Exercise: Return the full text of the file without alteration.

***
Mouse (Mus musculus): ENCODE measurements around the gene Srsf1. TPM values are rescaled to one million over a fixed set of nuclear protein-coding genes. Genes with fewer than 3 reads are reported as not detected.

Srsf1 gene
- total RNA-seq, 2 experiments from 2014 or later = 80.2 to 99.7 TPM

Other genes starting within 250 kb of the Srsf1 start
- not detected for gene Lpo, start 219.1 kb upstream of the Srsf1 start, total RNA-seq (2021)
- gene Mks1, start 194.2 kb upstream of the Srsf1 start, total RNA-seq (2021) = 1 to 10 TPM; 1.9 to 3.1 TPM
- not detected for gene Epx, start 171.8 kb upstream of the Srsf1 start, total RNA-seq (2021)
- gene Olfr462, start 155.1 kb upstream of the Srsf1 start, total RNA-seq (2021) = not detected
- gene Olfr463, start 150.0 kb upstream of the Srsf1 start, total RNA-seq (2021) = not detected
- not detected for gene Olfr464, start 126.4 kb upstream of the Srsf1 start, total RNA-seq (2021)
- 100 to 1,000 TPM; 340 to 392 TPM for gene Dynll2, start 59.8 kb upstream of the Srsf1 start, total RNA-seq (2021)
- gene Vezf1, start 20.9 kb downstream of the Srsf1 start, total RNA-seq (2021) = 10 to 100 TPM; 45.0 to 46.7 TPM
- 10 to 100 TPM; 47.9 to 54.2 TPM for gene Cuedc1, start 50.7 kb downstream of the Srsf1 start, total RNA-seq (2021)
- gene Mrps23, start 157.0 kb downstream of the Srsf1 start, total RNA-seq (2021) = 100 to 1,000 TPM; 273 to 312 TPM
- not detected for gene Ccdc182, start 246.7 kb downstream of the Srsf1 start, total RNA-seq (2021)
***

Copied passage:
Mouse (Mus musculus): ENCODE measurements around the gene Srsf1. TPM values are rescaled to one million over a fixed set of nuclear protein-coding genes. Genes with fewer than 3 reads are reported as not detected.

Srsf1 gene
- total RNA-seq, 2 experiments from 2014 or later = 80.2 to 99.7 TPM

Other genes starting within 250 kb of the Srsf1 start
- not detected for gene Lpo, start 219.1 kb upstream of the Srsf1 start, total RNA-seq (2021)
- gene Mks1, start 194.2 kb upstream of the Srsf1 start, total RNA-seq (2021) = 1 to 10 TPM; 1.9 to 3.1 TPM
- not detected for gene Epx, start 171.8 kb upstream of the Srsf1 start, total RNA-seq (2021)
- gene Olfr462, start 155.1 kb upstream of the Srsf1 start, total RNA-seq (2021) = not detected
- gene Olfr463, start 150.0 kb upstream of the Srsf1 start, total RNA-seq (2021) = not detected
- not detected for gene Olfr464, start 126.4 kb upstream of the Srsf1 start, total RNA-seq (2021)
- 100 to 1,000 TPM; 340 to 392 TPM for gene Dynll2, start 59.8 kb upstream of the Srsf1 start, total RNA-seq (2021)
- gene Vezf1, start 20.9 kb downstream of the Srsf1 start, total RNA-seq (2021) = 10 to 100 TPM; 45.0 to 46.7 TPM
- 10 to 100 TPM; 47.9 to 54.2 TPM for gene Cuedc1, start 50.7 kb downstream of the Srsf1 start, total RNA-seq (2021)
- gene Mrps23, start 157.0 kb downstream of the Srsf1 start, total RNA-seq (2021) = 100 to 1,000 TPM; 273 to 312 TPM
- not detected for gene Ccdc182, start 246.7 kb downstream of the Srsf1 start, total RNA-seq (2021)